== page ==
Entertainment Weekly , Michael Keaton is asked if he would play Batman again. His response, "If it was Tim Burton directing? In a heartbeat." He adds, “Tim, in movies, really invented the whole dark-superhero thing. He started everything, and some of the guys who have done these movies since then don’t say that, and they’re wrong.”
Two years ago, I suggested Burton and Keaton reunite to make a third Batman movie, based upon Frank Miller's Dark Knight Returns altered somewhat to fit the existing continuity of Batman and Batman Returns. With Keaton's statement, perhaps such a project has a glimmer of hope. Sadly, due to Zack Snyder and Ben Affleck grasping all the remaining Dark Knight Returns material for Batman v Superman that wasn't already commandeered by Christopher Nolan in The Dark Knight Rises, such a Burton-Keaton project seems like all it will be is a glimmer of hope. Unless, of course, Batman v Superman bombs at the box office like Amazing Spider-Man 2 and Kick Ass 2.
Keaton goes on to reminisce about bowing out after Burton was removed as director of the third movie by WB execs who didn't like the dark direction of Batman Returns, and brought in Joel Schumacher, “I hadn’t been stupid about it. I always knew it was a big machine with a big studio and corporation behind it. But the simple answer was, it wasn’t any good. I was nice. I said to them, ‘This is a really interesting character with a dual personality.’ I tried to make them understand. But when somebody says to you, ‘Does it have to be so dark?... I thought, are we talking about the same character? So finally I just said no.”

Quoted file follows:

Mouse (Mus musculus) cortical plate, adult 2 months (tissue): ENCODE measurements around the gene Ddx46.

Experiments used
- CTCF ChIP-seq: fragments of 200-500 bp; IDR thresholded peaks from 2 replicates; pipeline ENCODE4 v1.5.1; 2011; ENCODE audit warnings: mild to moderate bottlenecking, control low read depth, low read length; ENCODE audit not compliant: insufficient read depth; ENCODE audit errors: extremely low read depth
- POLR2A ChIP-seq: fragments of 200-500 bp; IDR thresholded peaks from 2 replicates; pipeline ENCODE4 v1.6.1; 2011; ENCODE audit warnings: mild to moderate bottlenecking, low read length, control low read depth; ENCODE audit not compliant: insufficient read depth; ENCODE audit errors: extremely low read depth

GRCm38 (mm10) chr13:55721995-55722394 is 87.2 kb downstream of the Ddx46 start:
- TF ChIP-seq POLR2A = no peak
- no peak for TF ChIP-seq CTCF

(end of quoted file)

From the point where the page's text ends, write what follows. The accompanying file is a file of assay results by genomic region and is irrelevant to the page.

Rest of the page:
On his portrayal of Batman, he says, “Now I can say this, because for many reasons, I never allowed myself to say it at the time: It was never about Batman for me. It was always about Bruce Wayne. He’s funny! He’s screwed-up! The guy is the coolest motherf—-er in the world, and he’s messed-up!”
At this year's New York Comic Con, three Batmans have made appearances. Adam West to promote the DVD release of the 1960s Batman TV series. George Clooney, who privately apologised to Adam West, and publicly to the fans, for Batman & Robin. And Michael Keaton, who went on to say he's still proud of his Batman movies, "Having played Batman and being very proud of playing Batman. I never back off that. The idea was bold, interesting, and cool when Tim made it. When I took the original, I was unfamiliar with comic books. I wasn’t a comic book reader. [Reading the script he thought], this isn’t the way that I see the character but am glad to read it. Then I met Tim the next day, I’m saying [Batman] is this and this, and he was nodding in agreement. So I asked, are they going to make this? Tim said, 'I don’t know. Let’s find out'.”